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Rideshare companies could pull out of California

Uber and Lyft are threatening to shutdown services in California if the companies are forced to classify drivers as employees as the AB-5 law states.

SAN DIEGO — Rideshare drivers in California may have to pump the brakes come Aug. 20 if both Uber and Lyft decide to pull out of the state.

"It's just a scare tactic that Uber and Lyft are using. This is where they started from, so I don't believe they're going to shut down in California," said Lyft driver of five years, Mike Robinson.

Robinson doesn't think that San Francisco-based ridesharing companies Uber and Lyft will shut down service in the state, but the clock is ticking. Just Thursday, a California judge denied the extension of a 10-day stay for an appeal. This comes after the judge ruled Monday that Uber/Lyft must reclassify drivers as "employees" and not as "independent contractors."

Due to that decision, both Uber and Lyft are threatening to end their ridesharing services in the state of California.

"We have the option of working during the day, middle of the day or late at night,” said rideshare driver Al Porche in San Diego.

Porche feels the judge's ruling threatens his freedom and flexibility. He does not support AB-5 that would make him a full-time employee, but instead is behind Proposition 22, along with both Uber and Lyft. Prop 22 backers report that more than 70% of drivers are for it.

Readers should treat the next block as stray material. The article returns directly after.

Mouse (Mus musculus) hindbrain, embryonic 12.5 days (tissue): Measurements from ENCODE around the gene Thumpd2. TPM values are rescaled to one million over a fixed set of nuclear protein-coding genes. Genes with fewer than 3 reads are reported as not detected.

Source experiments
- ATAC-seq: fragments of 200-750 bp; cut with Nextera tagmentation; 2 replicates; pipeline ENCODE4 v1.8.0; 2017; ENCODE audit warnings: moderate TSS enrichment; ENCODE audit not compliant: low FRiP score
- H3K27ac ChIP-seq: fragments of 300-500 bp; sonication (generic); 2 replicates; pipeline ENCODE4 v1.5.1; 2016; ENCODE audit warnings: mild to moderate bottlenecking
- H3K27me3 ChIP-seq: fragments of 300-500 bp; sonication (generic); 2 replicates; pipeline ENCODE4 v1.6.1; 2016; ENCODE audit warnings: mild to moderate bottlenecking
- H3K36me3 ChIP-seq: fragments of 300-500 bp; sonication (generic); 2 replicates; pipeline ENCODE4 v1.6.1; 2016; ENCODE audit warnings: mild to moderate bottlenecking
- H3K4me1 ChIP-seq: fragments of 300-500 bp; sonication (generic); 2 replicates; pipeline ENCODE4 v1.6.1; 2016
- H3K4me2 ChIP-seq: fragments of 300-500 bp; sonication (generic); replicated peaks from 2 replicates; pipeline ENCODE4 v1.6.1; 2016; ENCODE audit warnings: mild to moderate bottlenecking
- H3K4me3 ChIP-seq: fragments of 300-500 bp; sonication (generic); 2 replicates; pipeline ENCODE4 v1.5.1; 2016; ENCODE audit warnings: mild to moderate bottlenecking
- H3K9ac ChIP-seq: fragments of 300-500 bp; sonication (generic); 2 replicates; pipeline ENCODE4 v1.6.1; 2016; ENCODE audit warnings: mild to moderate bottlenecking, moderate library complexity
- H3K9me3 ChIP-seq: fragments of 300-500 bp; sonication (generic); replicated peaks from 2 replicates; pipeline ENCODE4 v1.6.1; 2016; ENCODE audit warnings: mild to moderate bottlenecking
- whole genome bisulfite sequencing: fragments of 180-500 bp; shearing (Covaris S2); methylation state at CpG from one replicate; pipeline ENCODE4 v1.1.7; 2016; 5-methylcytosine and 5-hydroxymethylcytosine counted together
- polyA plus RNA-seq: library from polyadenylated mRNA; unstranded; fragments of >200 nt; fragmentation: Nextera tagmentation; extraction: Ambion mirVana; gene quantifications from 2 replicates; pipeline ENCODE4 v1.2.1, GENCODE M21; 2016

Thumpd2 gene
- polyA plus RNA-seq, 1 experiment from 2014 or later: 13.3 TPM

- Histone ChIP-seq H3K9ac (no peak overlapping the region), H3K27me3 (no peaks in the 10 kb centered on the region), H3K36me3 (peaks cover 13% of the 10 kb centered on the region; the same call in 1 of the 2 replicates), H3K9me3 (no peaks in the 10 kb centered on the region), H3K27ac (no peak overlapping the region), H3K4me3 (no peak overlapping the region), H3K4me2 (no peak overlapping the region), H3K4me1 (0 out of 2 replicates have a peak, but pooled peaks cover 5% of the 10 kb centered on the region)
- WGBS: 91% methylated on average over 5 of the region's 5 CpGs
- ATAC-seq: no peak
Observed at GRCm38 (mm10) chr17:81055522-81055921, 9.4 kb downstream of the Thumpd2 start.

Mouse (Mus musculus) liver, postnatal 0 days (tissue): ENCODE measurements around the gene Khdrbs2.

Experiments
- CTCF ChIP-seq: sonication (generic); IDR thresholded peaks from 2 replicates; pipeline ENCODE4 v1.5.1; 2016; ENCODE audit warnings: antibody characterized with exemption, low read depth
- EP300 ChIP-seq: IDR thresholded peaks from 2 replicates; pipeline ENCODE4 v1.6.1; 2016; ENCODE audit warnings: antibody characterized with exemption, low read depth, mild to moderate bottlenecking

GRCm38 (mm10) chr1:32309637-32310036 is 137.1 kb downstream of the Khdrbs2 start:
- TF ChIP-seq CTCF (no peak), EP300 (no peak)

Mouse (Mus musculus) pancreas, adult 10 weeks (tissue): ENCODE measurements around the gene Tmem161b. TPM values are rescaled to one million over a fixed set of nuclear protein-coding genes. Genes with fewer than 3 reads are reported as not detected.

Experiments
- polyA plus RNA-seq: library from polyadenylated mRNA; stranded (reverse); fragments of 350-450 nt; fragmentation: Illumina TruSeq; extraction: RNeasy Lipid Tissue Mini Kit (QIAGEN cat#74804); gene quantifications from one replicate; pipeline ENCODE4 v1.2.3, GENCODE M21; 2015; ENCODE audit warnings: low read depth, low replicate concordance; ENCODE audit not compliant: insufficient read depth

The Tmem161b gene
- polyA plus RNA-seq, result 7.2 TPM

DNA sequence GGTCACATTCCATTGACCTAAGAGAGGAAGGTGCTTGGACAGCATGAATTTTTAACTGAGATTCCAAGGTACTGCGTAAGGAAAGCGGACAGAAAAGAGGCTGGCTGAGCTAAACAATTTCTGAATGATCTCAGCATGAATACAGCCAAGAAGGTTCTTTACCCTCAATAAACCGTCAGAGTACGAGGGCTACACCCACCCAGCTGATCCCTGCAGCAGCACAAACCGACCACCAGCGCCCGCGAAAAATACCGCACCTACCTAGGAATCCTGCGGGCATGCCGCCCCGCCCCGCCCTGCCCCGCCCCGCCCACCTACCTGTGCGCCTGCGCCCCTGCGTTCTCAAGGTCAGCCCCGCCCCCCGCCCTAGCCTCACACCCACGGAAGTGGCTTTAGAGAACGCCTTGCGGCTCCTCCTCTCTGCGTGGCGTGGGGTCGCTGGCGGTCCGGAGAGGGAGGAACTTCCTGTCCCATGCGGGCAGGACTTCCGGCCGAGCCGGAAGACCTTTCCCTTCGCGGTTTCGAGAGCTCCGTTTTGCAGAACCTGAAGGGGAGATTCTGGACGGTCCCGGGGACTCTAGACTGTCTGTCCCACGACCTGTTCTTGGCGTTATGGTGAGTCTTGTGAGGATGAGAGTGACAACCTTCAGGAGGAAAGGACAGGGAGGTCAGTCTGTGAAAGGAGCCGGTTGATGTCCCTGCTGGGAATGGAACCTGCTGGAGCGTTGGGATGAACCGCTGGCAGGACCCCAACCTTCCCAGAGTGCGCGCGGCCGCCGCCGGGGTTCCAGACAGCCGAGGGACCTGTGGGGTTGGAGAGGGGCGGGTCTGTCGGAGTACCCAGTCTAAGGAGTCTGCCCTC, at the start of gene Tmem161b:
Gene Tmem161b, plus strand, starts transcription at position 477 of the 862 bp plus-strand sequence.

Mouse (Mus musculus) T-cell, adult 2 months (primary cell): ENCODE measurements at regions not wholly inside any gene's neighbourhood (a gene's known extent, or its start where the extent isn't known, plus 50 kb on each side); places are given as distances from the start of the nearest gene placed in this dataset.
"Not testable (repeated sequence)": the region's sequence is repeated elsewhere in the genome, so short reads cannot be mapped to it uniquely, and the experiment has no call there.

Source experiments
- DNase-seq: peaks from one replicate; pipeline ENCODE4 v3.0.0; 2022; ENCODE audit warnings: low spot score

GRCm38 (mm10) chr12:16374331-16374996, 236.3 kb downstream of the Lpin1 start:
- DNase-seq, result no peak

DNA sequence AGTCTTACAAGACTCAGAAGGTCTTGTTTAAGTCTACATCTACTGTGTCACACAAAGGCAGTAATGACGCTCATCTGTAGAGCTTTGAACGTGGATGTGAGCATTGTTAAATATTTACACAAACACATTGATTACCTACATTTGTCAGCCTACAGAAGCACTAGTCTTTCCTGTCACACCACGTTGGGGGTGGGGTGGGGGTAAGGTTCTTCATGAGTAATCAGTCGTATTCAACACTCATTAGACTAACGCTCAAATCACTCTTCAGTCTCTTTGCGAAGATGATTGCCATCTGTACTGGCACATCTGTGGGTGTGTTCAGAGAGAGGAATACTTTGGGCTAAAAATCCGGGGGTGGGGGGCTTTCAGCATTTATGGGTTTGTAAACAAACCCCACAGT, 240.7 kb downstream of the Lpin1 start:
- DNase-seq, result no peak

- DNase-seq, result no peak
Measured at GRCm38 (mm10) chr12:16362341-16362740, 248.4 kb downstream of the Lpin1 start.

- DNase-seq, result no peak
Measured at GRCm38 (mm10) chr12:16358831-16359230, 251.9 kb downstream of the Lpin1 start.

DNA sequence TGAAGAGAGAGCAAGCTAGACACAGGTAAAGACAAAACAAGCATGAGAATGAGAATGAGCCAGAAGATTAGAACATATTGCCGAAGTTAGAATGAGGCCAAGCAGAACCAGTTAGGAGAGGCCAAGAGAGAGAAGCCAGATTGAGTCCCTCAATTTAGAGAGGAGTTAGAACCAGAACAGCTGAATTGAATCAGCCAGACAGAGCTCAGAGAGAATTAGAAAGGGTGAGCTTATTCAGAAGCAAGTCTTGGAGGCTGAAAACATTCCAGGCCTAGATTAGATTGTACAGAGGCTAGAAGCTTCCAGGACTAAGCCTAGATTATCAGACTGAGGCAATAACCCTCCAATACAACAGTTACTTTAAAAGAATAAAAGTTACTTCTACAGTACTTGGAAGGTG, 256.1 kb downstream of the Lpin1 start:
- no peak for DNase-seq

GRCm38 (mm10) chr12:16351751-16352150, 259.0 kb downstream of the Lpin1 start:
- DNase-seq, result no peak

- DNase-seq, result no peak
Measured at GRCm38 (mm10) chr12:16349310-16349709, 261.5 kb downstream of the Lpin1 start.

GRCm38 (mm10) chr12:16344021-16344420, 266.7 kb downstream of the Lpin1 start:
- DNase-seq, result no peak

Prop 22 is the California ballot measure going before voters in November that boasts it will keep app-based rideshare and delivery drivers as independent contractors and gives them control over their own hours.

"Most drivers support Prop 22. It allows us to keep our independent contractor status and flexible schedule,” Porche said.

But Robinson disagrees. He is a member of the Mobile Workers Alliance, which hopes to form into a union.

"You got to be full time to make more money," said Robinson of Loma Linda.

Robinson said he's fighting for job security, medical benefits, sick pay and overtime pay as he's now living on unemployment.

"This job is hard. Like you can't stay on. There's not rides constantly,” said Robinson, who completed his last Lyft ride on March 18 for health and safety reasons due to the COVID-19 pandemic.

Both Lyft and Uber filed a request for the judge to hold off on the ruling that would make drivers full-time employees.

Lyft said in a statement, "if our efforts to extend the stay are not successful, we will be forced to suspend operations in California, since we cannot flip a switch and transition our entire business model."

Uber’s statement said, "The vast majority of drivers want to work independently…our elected leaders should be focused on creating work, not trying to shut down an entire industry during an economic depression."

Robinson said because ridesharing in the pandemic is down overall, “if the companies do shutdown, I don't think it will be that big of an impact."

Business in California for Lyft is about 16% while it's 9% for Uber. The ridesharing companies have shut down previously in the city of Austin for six months in 2016, but never have the companies shutdown in an entire state. Uber and Lyft are expected to make a decision by Wednesday.

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